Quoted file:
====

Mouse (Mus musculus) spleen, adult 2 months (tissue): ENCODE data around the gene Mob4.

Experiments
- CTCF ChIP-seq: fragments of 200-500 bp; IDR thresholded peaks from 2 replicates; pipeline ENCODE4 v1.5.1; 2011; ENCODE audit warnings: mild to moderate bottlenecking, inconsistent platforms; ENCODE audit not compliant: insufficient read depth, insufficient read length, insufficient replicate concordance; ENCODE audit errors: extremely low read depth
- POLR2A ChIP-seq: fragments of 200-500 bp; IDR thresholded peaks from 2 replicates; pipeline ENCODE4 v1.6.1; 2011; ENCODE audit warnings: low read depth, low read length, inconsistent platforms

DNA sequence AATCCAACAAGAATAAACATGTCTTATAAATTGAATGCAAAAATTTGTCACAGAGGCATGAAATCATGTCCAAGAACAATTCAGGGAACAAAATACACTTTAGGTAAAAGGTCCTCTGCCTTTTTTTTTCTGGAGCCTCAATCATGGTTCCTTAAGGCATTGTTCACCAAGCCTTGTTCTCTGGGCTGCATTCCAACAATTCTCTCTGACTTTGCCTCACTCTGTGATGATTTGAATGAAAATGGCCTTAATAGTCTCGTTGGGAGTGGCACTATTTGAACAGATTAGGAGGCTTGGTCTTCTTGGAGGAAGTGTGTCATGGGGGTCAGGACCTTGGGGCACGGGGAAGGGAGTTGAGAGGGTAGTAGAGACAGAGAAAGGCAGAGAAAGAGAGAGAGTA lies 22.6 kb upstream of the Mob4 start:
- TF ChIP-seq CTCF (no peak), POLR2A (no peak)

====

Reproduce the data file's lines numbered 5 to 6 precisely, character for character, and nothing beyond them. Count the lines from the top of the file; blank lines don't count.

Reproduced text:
DNA sequence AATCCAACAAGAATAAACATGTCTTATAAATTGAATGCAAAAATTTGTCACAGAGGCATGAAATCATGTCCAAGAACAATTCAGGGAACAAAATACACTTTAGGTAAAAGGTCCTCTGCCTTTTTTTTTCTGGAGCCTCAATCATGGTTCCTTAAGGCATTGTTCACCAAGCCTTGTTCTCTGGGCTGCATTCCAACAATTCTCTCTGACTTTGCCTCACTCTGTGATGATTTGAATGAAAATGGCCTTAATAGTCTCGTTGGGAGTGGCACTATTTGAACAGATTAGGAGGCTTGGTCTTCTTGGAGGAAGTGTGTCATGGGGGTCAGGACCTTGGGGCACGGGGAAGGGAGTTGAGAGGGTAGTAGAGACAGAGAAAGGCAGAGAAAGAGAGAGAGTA lies 22.6 kb upstream of the Mob4 start:
- TF ChIP-seq CTCF (no peak), POLR2A (no peak)